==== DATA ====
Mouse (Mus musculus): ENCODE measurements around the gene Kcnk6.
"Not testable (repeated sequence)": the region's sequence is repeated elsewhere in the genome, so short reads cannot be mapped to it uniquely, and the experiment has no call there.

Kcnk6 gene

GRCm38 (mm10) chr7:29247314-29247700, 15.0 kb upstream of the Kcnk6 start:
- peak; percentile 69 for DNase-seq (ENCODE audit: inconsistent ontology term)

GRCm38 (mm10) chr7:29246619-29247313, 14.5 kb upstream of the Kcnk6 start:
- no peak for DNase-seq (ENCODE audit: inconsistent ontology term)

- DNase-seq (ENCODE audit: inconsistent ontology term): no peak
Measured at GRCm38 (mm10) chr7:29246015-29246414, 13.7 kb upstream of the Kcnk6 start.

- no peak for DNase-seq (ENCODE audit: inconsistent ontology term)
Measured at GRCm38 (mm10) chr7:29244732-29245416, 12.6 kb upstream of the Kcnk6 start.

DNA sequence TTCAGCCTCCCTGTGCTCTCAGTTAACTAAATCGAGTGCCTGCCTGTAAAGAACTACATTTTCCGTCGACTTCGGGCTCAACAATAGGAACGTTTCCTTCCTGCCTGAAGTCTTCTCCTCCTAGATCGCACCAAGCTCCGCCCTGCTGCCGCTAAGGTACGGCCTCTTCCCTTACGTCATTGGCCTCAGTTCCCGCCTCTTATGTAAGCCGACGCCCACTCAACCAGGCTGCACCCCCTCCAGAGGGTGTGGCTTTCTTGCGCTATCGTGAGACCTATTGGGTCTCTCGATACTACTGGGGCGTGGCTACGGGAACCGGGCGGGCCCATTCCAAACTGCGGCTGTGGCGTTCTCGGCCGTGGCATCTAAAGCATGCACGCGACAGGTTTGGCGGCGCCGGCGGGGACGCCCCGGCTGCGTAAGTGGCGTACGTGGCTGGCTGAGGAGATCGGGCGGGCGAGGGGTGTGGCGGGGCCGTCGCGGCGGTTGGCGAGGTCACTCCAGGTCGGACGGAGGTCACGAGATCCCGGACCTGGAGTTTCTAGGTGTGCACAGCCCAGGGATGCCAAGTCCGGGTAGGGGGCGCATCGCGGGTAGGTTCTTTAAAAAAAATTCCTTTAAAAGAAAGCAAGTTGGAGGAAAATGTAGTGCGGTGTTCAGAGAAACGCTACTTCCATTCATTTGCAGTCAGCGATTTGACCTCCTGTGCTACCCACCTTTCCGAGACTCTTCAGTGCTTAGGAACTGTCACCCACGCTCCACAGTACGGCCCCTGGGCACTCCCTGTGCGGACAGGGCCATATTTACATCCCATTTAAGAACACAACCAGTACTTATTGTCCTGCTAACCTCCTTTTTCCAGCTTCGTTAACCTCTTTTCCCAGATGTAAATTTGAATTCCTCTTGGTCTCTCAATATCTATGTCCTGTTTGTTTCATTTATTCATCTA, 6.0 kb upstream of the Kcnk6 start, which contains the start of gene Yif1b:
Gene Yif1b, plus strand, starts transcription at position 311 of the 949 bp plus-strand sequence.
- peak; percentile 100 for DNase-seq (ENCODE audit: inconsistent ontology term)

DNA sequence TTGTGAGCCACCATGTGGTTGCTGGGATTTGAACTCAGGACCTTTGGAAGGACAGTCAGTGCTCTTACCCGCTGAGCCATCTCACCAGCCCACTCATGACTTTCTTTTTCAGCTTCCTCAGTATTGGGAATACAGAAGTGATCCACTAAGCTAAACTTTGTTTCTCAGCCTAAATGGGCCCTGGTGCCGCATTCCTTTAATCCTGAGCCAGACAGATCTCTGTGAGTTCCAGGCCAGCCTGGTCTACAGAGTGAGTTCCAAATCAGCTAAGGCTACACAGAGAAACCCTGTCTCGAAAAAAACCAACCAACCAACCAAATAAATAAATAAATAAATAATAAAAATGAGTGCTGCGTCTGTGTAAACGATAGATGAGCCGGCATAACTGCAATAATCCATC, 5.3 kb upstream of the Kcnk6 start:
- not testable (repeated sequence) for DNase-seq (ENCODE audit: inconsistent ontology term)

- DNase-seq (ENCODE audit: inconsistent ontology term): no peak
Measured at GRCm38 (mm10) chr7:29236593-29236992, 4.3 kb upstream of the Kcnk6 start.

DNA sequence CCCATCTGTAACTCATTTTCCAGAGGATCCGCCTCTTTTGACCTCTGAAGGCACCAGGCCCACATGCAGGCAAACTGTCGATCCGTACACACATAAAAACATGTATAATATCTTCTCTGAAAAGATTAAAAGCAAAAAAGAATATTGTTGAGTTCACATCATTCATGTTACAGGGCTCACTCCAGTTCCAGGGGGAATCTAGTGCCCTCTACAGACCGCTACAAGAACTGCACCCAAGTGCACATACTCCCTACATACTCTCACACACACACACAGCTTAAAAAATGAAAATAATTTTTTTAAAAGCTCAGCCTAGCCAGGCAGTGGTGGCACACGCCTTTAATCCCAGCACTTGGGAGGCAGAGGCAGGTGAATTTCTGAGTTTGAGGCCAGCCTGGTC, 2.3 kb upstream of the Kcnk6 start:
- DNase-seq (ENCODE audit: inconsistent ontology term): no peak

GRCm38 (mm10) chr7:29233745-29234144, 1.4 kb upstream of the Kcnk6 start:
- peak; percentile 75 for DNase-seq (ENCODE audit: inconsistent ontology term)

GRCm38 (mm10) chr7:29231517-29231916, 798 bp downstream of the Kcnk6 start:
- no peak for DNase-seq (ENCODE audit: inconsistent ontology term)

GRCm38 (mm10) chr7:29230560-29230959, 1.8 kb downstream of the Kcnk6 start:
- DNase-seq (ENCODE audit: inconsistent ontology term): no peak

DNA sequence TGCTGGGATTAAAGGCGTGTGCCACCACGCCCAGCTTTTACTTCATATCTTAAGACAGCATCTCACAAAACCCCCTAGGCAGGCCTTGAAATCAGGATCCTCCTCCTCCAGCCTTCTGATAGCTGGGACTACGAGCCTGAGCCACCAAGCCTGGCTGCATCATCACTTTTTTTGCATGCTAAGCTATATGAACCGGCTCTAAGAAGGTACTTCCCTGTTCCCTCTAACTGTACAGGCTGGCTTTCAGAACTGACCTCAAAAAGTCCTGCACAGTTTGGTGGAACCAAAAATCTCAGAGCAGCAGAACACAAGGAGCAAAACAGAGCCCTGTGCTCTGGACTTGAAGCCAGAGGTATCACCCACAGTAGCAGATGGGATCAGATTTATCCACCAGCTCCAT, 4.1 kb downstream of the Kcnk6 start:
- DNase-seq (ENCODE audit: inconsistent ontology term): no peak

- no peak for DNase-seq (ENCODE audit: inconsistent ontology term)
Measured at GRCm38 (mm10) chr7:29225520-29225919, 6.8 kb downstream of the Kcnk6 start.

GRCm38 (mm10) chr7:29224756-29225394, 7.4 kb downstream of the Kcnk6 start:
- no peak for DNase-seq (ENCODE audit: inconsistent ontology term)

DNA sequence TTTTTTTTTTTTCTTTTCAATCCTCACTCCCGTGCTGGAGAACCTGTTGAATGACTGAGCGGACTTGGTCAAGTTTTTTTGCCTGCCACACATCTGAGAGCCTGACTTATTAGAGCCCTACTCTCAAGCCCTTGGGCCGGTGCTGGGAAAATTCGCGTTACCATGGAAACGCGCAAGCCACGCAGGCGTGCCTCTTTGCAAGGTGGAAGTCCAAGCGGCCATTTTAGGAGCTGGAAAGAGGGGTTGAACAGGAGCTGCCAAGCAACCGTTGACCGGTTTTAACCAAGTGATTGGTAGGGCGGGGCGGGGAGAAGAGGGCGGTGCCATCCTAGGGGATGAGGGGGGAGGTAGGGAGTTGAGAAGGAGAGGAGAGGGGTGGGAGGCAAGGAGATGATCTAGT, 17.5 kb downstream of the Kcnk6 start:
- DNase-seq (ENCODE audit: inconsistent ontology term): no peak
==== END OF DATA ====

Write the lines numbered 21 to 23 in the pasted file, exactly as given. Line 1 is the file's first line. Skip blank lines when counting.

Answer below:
GRCm38 (mm10) chr7:29233745-29234144, 1.4 kb upstream of the Kcnk6 start:
- peak; percentile 75 for DNase-seq (ENCODE audit: inconsistent ontology term)

GRCm38 (mm10) chr7:29231517-29231916, 798 bp downstream of the Kcnk6 start: